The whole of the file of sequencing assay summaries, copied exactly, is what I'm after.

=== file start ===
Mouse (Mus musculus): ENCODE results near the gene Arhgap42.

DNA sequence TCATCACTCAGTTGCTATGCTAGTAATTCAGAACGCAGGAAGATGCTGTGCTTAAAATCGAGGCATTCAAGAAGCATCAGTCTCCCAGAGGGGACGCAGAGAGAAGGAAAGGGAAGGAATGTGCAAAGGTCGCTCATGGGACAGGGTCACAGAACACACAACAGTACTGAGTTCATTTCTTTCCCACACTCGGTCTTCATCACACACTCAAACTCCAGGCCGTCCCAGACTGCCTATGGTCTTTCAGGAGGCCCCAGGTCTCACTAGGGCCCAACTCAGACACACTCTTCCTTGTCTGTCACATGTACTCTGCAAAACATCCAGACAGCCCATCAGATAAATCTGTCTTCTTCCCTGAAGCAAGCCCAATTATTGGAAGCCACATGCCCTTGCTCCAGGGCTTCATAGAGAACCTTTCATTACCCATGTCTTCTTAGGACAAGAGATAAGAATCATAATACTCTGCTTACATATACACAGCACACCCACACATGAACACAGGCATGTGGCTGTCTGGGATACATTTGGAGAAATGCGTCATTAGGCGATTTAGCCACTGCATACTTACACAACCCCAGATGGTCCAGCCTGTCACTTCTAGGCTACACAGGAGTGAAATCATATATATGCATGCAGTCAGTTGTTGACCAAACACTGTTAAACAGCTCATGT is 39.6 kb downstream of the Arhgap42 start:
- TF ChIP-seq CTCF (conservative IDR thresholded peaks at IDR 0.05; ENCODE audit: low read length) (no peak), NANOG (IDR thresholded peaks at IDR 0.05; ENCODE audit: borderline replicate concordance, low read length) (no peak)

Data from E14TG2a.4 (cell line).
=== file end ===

Mouse (Mus musculus): ENCODE results near the gene Arhgap42.

DNA sequence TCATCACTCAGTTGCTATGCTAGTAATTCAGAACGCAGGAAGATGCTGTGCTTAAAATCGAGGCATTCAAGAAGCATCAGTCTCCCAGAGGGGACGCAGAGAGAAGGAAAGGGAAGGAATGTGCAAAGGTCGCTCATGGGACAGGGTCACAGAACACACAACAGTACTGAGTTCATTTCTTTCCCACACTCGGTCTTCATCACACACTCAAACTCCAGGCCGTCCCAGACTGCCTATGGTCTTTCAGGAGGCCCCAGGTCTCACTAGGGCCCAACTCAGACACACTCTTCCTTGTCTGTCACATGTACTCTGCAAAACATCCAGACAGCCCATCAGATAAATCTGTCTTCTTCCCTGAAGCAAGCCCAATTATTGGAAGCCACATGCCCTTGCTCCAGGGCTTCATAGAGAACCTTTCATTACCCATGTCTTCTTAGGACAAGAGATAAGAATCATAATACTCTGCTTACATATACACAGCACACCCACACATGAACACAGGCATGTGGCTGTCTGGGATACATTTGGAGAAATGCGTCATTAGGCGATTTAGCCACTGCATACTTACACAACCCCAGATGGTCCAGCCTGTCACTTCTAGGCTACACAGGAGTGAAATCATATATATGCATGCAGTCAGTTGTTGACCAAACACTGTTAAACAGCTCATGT is 39.6 kb downstream of the Arhgap42 start:
- TF ChIP-seq CTCF (conservative IDR thresholded peaks at IDR 0.05; ENCODE audit: low read length) (no peak), NANOG (IDR thresholded peaks at IDR 0.05; ENCODE audit: borderline replicate concordance, low read length) (no peak)

Data from E14TG2a.4 (cell line).